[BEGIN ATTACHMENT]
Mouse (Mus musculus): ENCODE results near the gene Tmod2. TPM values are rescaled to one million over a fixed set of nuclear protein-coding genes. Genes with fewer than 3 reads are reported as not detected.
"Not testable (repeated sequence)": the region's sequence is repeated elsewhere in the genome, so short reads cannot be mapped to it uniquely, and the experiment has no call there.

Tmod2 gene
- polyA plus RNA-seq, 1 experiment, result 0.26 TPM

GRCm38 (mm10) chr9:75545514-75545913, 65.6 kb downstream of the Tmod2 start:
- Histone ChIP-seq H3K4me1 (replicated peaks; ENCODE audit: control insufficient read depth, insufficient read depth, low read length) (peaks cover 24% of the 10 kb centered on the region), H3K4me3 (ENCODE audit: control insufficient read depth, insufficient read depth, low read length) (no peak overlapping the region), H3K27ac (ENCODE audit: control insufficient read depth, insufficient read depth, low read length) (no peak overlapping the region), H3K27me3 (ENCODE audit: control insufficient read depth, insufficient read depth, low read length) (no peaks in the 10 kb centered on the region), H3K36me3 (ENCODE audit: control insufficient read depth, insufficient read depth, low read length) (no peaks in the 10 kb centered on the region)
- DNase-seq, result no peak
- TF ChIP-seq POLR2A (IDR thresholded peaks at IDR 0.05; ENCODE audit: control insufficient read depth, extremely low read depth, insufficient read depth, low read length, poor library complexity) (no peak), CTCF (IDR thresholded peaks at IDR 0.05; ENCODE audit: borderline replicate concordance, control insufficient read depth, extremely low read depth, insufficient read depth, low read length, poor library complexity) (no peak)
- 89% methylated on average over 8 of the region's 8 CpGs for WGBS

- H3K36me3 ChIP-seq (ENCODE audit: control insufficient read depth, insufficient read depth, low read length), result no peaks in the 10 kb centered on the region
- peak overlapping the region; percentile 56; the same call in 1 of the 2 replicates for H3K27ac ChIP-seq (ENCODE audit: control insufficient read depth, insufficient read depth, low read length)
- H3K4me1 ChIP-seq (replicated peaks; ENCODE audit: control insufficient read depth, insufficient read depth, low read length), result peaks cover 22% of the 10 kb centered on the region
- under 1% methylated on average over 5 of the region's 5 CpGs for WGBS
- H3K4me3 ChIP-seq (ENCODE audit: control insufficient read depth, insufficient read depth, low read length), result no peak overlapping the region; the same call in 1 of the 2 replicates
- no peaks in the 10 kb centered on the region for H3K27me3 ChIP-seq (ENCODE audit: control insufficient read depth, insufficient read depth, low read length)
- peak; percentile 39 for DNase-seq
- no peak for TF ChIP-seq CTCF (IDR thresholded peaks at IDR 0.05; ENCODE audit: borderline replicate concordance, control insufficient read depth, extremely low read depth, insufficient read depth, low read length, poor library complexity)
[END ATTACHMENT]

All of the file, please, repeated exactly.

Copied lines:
Mouse (Mus musculus): ENCODE results near the gene Tmod2. TPM values are rescaled to one million over a fixed set of nuclear protein-coding genes. Genes with fewer than 3 reads are reported as not detected.
"Not testable (repeated sequence)": the region's sequence is repeated elsewhere in the genome, so short reads cannot be mapped to it uniquely, and the experiment has no call there.

Tmod2 gene
- polyA plus RNA-seq, 1 experiment, result 0.26 TPM

GRCm38 (mm10) chr9:75545514-75545913, 65.6 kb downstream of the Tmod2 start:
- Histone ChIP-seq H3K4me1 (replicated peaks; ENCODE audit: control insufficient read depth, insufficient read depth, low read length) (peaks cover 24% of the 10 kb centered on the region), H3K4me3 (ENCODE audit: control insufficient read depth, insufficient read depth, low read length) (no peak overlapping the region), H3K27ac (ENCODE audit: control insufficient read depth, insufficient read depth, low read length) (no peak overlapping the region), H3K27me3 (ENCODE audit: control insufficient read depth, insufficient read depth, low read length) (no peaks in the 10 kb centered on the region), H3K36me3 (ENCODE audit: control insufficient read depth, insufficient read depth, low read length) (no peaks in the 10 kb centered on the region)
- DNase-seq, result no peak
- TF ChIP-seq POLR2A (IDR thresholded peaks at IDR 0.05; ENCODE audit: control insufficient read depth, extremely low read depth, insufficient read depth, low read length, poor library complexity) (no peak), CTCF (IDR thresholded peaks at IDR 0.05; ENCODE audit: borderline replicate concordance, control insufficient read depth, extremely low read depth, insufficient read depth, low read length, poor library complexity) (no peak)
- 89% methylated on average over 8 of the region's 8 CpGs for WGBS

- H3K36me3 ChIP-seq (ENCODE audit: control insufficient read depth, insufficient read depth, low read length), result no peaks in the 10 kb centered on the region
- peak overlapping the region; percentile 56; the same call in 1 of the 2 replicates for H3K27ac ChIP-seq (ENCODE audit: control insufficient read depth, insufficient read depth, low read length)
- H3K4me1 ChIP-seq (replicated peaks; ENCODE audit: control insufficient read depth, insufficient read depth, low read length), result peaks cover 22% of the 10 kb centered on the region
- under 1% methylated on average over 5 of the region's 5 CpGs for WGBS
- H3K4me3 ChIP-seq (ENCODE audit: control insufficient read depth, insufficient read depth, low read length), result no peak overlapping the region; the same call in 1 of the 2 replicates
- no peaks in the 10 kb centered on the region for H3K27me3 ChIP-seq (ENCODE audit: control insufficient read depth, insufficient read depth, low read length)
- peak; percentile 39 for DNase-seq
- no peak for TF ChIP-seq CTCF (IDR thresholded peaks at IDR 0.05; ENCODE audit: borderline replicate concordance, control insufficient read depth, extremely low read depth, insufficient read depth, low read length, poor library complexity)